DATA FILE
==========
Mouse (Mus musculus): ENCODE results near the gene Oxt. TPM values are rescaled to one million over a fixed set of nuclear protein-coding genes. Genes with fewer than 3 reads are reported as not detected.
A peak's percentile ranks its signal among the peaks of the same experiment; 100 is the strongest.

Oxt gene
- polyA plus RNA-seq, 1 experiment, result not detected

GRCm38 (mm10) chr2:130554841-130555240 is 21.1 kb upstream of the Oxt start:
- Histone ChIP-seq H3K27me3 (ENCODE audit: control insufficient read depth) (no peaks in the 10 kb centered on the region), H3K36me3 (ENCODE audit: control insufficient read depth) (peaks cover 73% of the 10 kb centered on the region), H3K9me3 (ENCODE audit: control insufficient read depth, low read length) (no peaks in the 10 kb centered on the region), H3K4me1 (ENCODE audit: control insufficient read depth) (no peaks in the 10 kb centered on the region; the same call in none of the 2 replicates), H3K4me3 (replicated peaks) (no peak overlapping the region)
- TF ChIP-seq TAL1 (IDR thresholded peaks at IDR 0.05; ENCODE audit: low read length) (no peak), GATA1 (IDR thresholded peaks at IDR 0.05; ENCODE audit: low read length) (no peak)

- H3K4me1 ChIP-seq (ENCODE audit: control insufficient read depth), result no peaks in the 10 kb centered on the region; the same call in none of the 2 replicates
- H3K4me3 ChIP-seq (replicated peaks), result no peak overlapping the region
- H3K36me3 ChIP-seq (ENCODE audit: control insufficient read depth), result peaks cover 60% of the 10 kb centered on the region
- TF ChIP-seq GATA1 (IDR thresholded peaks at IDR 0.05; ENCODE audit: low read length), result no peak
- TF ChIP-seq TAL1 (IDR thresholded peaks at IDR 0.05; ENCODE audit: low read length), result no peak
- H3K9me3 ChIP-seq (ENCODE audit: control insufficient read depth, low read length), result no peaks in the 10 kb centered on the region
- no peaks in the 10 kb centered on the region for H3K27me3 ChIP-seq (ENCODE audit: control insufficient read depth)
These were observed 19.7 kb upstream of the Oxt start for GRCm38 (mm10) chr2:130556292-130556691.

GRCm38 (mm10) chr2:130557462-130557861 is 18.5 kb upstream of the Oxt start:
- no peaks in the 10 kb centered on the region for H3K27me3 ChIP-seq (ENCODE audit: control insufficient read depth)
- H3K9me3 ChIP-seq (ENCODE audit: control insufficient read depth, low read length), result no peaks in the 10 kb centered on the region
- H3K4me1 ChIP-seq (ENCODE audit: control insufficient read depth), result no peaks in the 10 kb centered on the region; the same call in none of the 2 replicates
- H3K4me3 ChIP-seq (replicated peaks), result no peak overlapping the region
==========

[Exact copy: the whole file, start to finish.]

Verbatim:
Mouse (Mus musculus): ENCODE results near the gene Oxt. TPM values are rescaled to one million over a fixed set of nuclear protein-coding genes. Genes with fewer than 3 reads are reported as not detected.
A peak's percentile ranks its signal among the peaks of the same experiment; 100 is the strongest.

Oxt gene
- polyA plus RNA-seq, 1 experiment, result not detected

GRCm38 (mm10) chr2:130554841-130555240 is 21.1 kb upstream of the Oxt start:
- Histone ChIP-seq H3K27me3 (ENCODE audit: control insufficient read depth) (no peaks in the 10 kb centered on the region), H3K36me3 (ENCODE audit: control insufficient read depth) (peaks cover 73% of the 10 kb centered on the region), H3K9me3 (ENCODE audit: control insufficient read depth, low read length) (no peaks in the 10 kb centered on the region), H3K4me1 (ENCODE audit: control insufficient read depth) (no peaks in the 10 kb centered on the region; the same call in none of the 2 replicates), H3K4me3 (replicated peaks) (no peak overlapping the region)
- TF ChIP-seq TAL1 (IDR thresholded peaks at IDR 0.05; ENCODE audit: low read length) (no peak), GATA1 (IDR thresholded peaks at IDR 0.05; ENCODE audit: low read length) (no peak)

- H3K4me1 ChIP-seq (ENCODE audit: control insufficient read depth), result no peaks in the 10 kb centered on the region; the same call in none of the 2 replicates
- H3K4me3 ChIP-seq (replicated peaks), result no peak overlapping the region
- H3K36me3 ChIP-seq (ENCODE audit: control insufficient read depth), result peaks cover 60% of the 10 kb centered on the region
- TF ChIP-seq GATA1 (IDR thresholded peaks at IDR 0.05; ENCODE audit: low read length), result no peak
- TF ChIP-seq TAL1 (IDR thresholded peaks at IDR 0.05; ENCODE audit: low read length), result no peak
- H3K9me3 ChIP-seq (ENCODE audit: control insufficient read depth, low read length), result no peaks in the 10 kb centered on the region
- no peaks in the 10 kb centered on the region for H3K27me3 ChIP-seq (ENCODE audit: control insufficient read depth)
These were observed 19.7 kb upstream of the Oxt start for GRCm38 (mm10) chr2:130556292-130556691.

GRCm38 (mm10) chr2:130557462-130557861 is 18.5 kb upstream of the Oxt start:
- no peaks in the 10 kb centered on the region for H3K27me3 ChIP-seq (ENCODE audit: control insufficient read depth)
- H3K9me3 ChIP-seq (ENCODE audit: control insufficient read depth, low read length), result no peaks in the 10 kb centered on the region
- H3K4me1 ChIP-seq (ENCODE audit: control insufficient read depth), result no peaks in the 10 kb centered on the region; the same call in none of the 2 replicates
- H3K4me3 ChIP-seq (replicated peaks), result no peak overlapping the region